The Tor Files: Transparency for the Dark Web

In the process of writing Surveillance Valley, I was able to obtain via FOIA roughly 2,500 pages of correspondence — including strategy and contracts and budgets and status updates — between the Tor Project and its main funder, a CIA spinoff now known as the Broadcasting Board of Governors (BBG).

Tor, a private non-profit that underpins the dark web, is almost 100% funded by the US government. You won't believe how closely they collaborate.

I tell the story of this relationship and its evolution in detail in Surveillance Valley.

But I plan on releasing the files that informed my investigation to the public starting next week.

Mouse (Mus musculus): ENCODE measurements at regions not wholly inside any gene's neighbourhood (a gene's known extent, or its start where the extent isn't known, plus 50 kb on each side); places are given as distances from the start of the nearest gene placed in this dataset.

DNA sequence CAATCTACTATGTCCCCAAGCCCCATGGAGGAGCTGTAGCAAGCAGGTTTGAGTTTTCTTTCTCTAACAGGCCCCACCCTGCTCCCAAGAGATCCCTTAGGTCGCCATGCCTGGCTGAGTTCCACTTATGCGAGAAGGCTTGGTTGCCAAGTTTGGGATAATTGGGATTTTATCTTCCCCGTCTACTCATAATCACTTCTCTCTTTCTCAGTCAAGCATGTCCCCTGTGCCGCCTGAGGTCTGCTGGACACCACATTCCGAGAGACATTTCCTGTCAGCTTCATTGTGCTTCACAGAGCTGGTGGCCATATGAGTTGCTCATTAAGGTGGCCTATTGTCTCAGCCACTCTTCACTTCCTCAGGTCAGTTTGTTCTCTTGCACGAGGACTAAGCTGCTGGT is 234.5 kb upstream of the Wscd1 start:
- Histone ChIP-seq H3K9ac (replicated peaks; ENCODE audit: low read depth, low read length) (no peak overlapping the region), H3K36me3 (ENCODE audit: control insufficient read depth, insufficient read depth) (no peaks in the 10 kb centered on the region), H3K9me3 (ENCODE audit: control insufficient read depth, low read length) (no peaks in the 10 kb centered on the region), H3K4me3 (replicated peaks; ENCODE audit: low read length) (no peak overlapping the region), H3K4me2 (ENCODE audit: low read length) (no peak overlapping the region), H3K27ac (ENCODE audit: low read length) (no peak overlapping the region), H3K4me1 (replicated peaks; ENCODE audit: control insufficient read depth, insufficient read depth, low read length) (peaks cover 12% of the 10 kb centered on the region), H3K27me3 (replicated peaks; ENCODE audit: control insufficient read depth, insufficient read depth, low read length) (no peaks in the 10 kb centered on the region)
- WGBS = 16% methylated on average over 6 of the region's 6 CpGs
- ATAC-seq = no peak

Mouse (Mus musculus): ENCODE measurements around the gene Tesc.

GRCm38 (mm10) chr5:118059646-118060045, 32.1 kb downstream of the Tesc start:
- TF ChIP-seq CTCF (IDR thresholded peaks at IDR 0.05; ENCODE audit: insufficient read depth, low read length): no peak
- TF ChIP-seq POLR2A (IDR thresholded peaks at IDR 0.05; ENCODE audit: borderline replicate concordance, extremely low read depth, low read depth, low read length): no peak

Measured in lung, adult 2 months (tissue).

Internal email to the BBG from president of Radio Free Asia, Libby Liu. Date: March 2, 2015. Source: FOIA request.

When I first reported on the deep ties between the privacy community and the U.S. government, emails showed that managers at the BBG were extremely concerned. In one email thread, the head of Radio Free Asia worried that the information would "spook" the USG-funded Internet Freedom community.

Lucky for the BBG and Radio Free Asia, anti-government surveillance activists didn't care that their salaries were being paid by CIA cutouts.

—Yasha Levine

PS: Here is an example of the kind of documents the Tor Files contain.

The email thread below from 2008 shows Tor cofounder Roger Dingledine asking his handler at the Broadcasting Board of Governors to recommend a new member for Tor's board of directors. That's how intimately involved BBG is with Tor's internal business.

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